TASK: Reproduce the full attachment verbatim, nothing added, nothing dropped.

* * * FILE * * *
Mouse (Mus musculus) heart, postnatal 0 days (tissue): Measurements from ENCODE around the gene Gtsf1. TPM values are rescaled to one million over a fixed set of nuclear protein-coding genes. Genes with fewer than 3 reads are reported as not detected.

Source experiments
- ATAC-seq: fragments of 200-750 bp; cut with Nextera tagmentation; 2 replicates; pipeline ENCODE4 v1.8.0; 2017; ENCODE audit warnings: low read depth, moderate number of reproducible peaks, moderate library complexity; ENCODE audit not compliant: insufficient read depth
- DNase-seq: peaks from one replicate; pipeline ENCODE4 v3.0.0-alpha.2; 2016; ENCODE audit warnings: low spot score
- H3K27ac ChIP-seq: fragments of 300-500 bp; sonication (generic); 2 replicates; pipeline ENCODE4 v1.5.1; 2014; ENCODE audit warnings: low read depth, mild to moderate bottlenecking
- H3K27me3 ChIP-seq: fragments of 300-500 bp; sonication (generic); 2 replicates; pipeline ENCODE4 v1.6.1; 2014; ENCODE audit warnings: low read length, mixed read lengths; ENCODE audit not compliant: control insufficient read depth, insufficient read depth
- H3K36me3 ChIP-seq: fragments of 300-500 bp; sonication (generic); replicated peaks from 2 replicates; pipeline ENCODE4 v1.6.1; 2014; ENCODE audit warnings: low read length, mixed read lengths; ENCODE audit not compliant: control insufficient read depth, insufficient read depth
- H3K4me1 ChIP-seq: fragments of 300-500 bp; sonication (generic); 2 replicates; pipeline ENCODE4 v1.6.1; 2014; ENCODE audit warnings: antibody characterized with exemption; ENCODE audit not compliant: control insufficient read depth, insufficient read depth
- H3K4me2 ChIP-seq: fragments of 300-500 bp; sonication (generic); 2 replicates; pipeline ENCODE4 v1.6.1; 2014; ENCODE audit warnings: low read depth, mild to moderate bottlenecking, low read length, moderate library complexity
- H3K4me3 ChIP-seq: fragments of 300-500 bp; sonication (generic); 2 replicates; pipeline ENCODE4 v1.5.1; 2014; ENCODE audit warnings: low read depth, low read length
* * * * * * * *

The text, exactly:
Mouse (Mus musculus) heart, postnatal 0 days (tissue): Measurements from ENCODE around the gene Gtsf1. TPM values are rescaled to one million over a fixed set of nuclear protein-coding genes. Genes with fewer than 3 reads are reported as not detected.

Source experiments
- ATAC-seq: fragments of 200-750 bp; cut with Nextera tagmentation; 2 replicates; pipeline ENCODE4 v1.8.0; 2017; ENCODE audit warnings: low read depth, moderate number of reproducible peaks, moderate library complexity; ENCODE audit not compliant: insufficient read depth
- DNase-seq: peaks from one replicate; pipeline ENCODE4 v3.0.0-alpha.2; 2016; ENCODE audit warnings: low spot score
- H3K27ac ChIP-seq: fragments of 300-500 bp; sonication (generic); 2 replicates; pipeline ENCODE4 v1.5.1; 2014; ENCODE audit warnings: low read depth, mild to moderate bottlenecking
- H3K27me3 ChIP-seq: fragments of 300-500 bp; sonication (generic); 2 replicates; pipeline ENCODE4 v1.6.1; 2014; ENCODE audit warnings: low read length, mixed read lengths; ENCODE audit not compliant: control insufficient read depth, insufficient read depth
- H3K36me3 ChIP-seq: fragments of 300-500 bp; sonication (generic); replicated peaks from 2 replicates; pipeline ENCODE4 v1.6.1; 2014; ENCODE audit warnings: low read length, mixed read lengths; ENCODE audit not compliant: control insufficient read depth, insufficient read depth
- H3K4me1 ChIP-seq: fragments of 300-500 bp; sonication (generic); 2 replicates; pipeline ENCODE4 v1.6.1; 2014; ENCODE audit warnings: antibody characterized with exemption; ENCODE audit not compliant: control insufficient read depth, insufficient read depth
- H3K4me2 ChIP-seq: fragments of 300-500 bp; sonication (generic); 2 replicates; pipeline ENCODE4 v1.6.1; 2014; ENCODE audit warnings: low read depth, mild to moderate bottlenecking, low read length, moderate library complexity
- H3K4me3 ChIP-seq: fragments of 300-500 bp; sonication (generic); 2 replicates; pipeline ENCODE4 v1.5.1; 2014; ENCODE audit warnings: low read depth, low read length